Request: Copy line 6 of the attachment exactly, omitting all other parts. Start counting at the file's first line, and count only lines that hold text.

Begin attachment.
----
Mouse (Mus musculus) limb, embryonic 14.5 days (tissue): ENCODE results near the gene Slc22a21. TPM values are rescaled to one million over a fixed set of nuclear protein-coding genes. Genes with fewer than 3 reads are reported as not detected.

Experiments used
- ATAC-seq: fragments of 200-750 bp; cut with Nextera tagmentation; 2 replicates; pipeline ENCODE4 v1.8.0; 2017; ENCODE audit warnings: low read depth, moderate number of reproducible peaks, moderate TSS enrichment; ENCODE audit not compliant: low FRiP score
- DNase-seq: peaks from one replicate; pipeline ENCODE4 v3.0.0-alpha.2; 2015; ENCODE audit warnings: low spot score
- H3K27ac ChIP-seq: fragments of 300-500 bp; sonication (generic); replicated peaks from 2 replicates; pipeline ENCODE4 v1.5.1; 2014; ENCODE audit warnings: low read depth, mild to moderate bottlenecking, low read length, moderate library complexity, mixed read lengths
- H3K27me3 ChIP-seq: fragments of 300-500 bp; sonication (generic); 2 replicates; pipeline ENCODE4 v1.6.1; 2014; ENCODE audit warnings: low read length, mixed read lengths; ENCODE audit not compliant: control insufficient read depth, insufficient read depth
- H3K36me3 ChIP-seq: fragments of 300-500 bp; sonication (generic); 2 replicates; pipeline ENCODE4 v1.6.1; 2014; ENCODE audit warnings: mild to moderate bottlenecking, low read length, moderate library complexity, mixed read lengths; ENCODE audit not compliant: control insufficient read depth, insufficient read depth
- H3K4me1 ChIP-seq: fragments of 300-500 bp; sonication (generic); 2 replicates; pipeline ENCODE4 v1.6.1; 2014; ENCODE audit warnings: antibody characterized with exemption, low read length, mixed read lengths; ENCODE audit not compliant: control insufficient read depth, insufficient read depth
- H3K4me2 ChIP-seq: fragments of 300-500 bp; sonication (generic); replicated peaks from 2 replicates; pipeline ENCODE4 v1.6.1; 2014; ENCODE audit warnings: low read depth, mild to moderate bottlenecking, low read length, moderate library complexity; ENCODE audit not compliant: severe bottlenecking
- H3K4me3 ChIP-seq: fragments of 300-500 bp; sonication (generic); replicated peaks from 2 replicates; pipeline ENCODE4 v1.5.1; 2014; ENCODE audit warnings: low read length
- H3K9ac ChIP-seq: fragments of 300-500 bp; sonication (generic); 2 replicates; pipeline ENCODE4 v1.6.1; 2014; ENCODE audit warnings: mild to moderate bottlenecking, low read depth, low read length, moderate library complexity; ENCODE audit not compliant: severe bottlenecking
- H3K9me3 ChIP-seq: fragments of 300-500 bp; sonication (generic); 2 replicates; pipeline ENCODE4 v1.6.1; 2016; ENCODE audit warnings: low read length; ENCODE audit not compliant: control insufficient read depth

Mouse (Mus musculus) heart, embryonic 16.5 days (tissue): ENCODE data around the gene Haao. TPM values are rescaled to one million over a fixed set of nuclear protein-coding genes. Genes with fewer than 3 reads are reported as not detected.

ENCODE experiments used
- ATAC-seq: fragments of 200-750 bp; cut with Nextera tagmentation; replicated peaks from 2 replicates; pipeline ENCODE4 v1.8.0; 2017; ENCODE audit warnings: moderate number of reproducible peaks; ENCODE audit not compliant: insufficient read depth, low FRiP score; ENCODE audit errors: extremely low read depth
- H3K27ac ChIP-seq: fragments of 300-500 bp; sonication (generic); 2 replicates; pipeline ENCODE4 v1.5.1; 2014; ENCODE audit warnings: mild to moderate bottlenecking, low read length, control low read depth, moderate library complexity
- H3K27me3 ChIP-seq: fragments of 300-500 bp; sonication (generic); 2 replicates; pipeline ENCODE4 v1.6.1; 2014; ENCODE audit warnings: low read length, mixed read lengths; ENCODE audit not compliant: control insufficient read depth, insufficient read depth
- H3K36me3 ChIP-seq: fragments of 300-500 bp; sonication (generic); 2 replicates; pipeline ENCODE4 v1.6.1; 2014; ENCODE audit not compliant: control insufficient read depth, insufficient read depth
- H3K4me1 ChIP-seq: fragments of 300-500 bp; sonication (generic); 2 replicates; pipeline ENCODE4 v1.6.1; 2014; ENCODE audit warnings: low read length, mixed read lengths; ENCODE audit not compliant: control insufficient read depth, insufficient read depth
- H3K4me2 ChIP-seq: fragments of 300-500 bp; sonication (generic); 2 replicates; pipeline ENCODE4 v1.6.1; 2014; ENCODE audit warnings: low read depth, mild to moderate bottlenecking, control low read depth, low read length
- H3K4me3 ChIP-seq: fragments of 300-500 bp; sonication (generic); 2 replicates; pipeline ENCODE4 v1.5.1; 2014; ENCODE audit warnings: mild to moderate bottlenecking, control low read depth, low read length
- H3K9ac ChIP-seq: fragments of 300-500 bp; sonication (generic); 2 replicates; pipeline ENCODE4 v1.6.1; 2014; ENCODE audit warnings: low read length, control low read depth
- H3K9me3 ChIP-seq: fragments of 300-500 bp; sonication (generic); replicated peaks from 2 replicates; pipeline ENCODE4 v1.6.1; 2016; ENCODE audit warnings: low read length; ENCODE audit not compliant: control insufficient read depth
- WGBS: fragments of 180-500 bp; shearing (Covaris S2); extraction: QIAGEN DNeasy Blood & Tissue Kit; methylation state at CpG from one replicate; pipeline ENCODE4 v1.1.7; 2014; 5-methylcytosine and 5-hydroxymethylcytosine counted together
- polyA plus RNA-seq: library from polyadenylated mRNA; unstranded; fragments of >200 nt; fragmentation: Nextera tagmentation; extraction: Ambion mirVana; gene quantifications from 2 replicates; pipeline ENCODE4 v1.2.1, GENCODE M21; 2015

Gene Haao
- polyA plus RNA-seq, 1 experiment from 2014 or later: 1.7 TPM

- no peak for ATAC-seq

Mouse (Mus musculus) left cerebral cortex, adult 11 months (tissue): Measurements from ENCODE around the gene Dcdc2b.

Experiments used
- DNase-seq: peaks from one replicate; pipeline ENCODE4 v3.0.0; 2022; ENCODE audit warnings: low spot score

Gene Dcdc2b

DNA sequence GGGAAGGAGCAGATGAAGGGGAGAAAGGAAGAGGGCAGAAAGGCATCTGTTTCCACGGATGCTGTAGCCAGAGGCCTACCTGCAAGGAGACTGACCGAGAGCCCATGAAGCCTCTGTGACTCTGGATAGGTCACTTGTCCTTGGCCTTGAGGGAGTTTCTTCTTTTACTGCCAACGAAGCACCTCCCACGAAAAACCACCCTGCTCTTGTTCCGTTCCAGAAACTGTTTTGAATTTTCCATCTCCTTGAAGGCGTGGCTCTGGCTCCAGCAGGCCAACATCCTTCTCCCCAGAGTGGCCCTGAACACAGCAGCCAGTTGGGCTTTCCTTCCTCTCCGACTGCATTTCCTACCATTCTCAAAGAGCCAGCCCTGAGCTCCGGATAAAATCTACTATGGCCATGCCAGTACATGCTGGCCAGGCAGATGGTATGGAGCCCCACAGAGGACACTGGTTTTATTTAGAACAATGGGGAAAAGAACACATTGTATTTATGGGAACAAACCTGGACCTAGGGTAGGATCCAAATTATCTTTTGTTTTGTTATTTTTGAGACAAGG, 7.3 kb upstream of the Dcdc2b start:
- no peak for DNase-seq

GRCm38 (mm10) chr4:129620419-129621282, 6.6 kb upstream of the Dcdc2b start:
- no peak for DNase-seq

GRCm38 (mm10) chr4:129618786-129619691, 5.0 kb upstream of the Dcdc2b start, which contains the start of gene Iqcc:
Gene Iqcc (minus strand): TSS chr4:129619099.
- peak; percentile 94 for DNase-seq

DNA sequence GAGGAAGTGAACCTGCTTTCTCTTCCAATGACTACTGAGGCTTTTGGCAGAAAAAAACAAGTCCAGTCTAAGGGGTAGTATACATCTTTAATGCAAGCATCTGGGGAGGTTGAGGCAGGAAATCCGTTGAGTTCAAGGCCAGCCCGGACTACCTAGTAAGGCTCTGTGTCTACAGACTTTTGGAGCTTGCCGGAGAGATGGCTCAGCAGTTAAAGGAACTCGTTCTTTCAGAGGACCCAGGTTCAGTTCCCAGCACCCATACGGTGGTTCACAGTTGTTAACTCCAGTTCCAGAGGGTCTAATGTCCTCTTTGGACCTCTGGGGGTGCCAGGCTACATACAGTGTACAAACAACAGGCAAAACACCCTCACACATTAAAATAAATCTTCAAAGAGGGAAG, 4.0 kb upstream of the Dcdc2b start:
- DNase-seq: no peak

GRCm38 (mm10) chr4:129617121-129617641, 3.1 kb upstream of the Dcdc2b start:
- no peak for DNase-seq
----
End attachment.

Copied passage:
- H3K27me3 ChIP-seq: fragments of 300-500 bp; sonication (generic); 2 replicates; pipeline ENCODE4 v1.6.1; 2014; ENCODE audit warnings: low read length, mixed read lengths; ENCODE audit not compliant: control insufficient read depth, insufficient read depth